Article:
The constitution stipulates there shall be no state religion and prohibits religious discrimination. The constitution provides for freedom of religion and belief individually or in communities, including the freedom to manifest any religion through worship, practice, teaching, or observance, and to debate religious questions. The constitution also states individuals shall not be compelled to act or engage in any act contrary to their belief or religion. These rights shall not be limited except by law, and then only to the extent that the limitation is “reasonable and justifiable in an open and democratic society.”
The constitution requires Parliament to enact legislation recognizing a system of personal and family law adhered to by persons professing a particular religion. The constitution also specifically provides for qadi courts to adjudicate certain types of civil cases based on Islamic law, including questions relating to personal status, marriage, divorce, or inheritance in cases in which “all the parties profess the Muslim religion.” The High Court has jurisdiction over civil and criminal proceedings, including those in the qadi courts, and accepts appeals of any qadi court decision.
While there is no penal law referring to blasphemy, a section of the penal code states that destroying, damaging, or defiling any place of worship or object held sacred with the intention of insulting the religion of any class of persons is a misdemeanor. This offense carries a penalty of a fine or up to two years in prison but is reportedly rarely prosecuted under this law. Crimes against the property of religious groups or places of worship are more likely to be treated as malicious destruction of property, which is also a misdemeanor.
According to the law, new religious groups, institutions or places of worship, and faith-based nongovernmental organizations (NGOs) must register with the Registrar of Societies, which in turn reports to the Attorney General’s Office. Indigenous and traditional religious groups do not have to register, and many do not. To register, applicants must have valid national identification documents, pay a fee, and undergo security screening. In July, the government introduced a requirement that applicants must hold a diploma or degree from a recognized theological institution. Registered religious institutions and places of worship may apply for tax-exempt status, including exemption from duty on imported goods. The law also requires that organizations dedicated to advocacy, public benefit, the promotion of charity, or research register with the NGO Coordination Board.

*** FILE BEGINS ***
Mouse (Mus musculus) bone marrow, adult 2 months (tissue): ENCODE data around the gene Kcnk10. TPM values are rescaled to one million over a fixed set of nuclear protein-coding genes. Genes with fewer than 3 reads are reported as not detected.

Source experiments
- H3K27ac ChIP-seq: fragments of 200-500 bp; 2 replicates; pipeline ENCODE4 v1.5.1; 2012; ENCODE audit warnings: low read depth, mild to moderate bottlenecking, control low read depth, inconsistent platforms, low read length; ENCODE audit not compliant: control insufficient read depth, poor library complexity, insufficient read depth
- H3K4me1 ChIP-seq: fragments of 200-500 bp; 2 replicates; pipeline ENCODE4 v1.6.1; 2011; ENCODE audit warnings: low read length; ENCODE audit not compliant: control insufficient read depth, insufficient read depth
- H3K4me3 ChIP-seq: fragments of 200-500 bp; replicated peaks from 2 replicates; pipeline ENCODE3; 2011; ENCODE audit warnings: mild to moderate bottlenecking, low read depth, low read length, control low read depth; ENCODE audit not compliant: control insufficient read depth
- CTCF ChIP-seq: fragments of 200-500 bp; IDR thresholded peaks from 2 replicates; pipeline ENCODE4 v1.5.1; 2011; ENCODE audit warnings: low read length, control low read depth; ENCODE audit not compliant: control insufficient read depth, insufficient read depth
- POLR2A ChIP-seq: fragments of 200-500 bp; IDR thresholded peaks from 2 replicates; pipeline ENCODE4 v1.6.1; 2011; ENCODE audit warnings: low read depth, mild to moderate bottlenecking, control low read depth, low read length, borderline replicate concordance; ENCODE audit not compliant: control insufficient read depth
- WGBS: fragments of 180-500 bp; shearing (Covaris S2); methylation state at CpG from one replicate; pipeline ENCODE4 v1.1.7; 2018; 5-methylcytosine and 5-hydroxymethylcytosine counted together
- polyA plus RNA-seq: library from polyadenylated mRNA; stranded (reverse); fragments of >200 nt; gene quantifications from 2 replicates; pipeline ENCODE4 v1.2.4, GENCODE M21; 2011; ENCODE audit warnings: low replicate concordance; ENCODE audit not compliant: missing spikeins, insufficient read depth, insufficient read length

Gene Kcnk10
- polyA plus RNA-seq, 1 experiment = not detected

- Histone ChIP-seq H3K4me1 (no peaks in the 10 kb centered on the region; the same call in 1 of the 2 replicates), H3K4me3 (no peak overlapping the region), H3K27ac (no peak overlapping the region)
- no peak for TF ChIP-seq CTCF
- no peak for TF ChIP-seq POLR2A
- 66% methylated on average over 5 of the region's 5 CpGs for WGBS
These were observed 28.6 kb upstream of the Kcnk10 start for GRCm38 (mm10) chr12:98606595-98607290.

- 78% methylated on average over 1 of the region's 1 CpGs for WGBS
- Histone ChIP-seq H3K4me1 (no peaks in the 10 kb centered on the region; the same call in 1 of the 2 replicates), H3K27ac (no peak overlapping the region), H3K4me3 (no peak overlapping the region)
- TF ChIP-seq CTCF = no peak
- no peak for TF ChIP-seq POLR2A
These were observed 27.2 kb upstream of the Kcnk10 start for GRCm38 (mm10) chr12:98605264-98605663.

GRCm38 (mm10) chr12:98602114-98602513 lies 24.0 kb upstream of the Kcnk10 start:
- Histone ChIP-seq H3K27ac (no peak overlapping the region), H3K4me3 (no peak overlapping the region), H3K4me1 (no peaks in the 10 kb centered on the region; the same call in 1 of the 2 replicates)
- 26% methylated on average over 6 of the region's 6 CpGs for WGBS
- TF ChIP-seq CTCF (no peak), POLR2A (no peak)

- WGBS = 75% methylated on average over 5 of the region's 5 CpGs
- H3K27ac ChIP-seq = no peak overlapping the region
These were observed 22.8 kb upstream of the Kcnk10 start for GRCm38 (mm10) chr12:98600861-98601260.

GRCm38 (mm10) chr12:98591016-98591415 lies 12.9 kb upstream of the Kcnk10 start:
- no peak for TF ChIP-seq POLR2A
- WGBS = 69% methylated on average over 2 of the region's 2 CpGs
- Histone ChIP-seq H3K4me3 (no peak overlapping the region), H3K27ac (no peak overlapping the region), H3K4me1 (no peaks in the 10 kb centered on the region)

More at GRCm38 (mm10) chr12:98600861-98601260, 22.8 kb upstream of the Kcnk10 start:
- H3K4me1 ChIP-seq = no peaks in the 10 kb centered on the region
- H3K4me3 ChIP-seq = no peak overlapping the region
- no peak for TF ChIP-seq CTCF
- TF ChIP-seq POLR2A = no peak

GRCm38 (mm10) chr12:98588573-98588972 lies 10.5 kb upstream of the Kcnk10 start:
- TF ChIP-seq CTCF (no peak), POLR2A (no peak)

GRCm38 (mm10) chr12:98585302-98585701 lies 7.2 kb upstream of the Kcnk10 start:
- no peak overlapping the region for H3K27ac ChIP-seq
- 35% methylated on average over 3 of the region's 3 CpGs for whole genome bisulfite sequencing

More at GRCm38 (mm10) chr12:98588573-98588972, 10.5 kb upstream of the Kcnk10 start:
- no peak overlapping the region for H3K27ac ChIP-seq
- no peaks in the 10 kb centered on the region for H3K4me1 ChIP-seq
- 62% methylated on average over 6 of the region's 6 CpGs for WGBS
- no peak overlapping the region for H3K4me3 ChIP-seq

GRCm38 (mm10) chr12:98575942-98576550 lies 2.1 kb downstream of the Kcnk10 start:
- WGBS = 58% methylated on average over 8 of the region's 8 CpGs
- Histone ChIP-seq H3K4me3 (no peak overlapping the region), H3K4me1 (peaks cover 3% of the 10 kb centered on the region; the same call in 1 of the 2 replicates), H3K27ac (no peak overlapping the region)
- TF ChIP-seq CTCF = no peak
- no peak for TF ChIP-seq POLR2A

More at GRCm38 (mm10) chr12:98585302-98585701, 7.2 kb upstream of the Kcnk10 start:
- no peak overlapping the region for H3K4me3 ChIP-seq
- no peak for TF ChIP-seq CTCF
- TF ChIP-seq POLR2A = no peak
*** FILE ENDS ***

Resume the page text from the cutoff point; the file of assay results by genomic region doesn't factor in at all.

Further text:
All public and private schools following the national education curriculum administer religious education classes. These classes focus on either Christian, Muslim, or Hindu teachings and on the basic content of the religious texts of the religion being taught, as well as ethics. The Ministry of Education allows local communities and schools to decide which course to offer. The course selected usually depends on the dominant local religion and the sponsor of the school, which is often a religious group.
The law establishes fees for multiple steps in the marriage process that apply to all marriages, religious or secular. All officiants are required to purchase an annual license, and all public marriage venues must be registered. Officiants must be appointed by a registered religious group to conduct marriages and to purchase the license.
The Ministry of Information, Communications, and Technology must approve regional radio and television broadcast licenses, including for religious organizations.
The country is a party to the International Covenant on Civil and Political Rights.
Human rights groups and prominent Muslim organizations continued to state the government’s antiterrorism activities disproportionately affected Muslims, especially ethnic Somalis and particularly in areas along the border with Somalia. The prior government denied directing actions targeting Muslims, including extrajudicial killings, enforced disappearances, torture, arbitrary arrest, and detention of terrorism suspects. In October, the Independent Police Oversight Authority (IPOA) reported it was investigating the enforced disappearance of 27 persons between January and September. In March, six men abducted Amani Mohamed Mwafujo immediately following his release from prison after a Kwale court acquitted him of terror-related charges. Mwafujo later appeared in September and reunited with his family.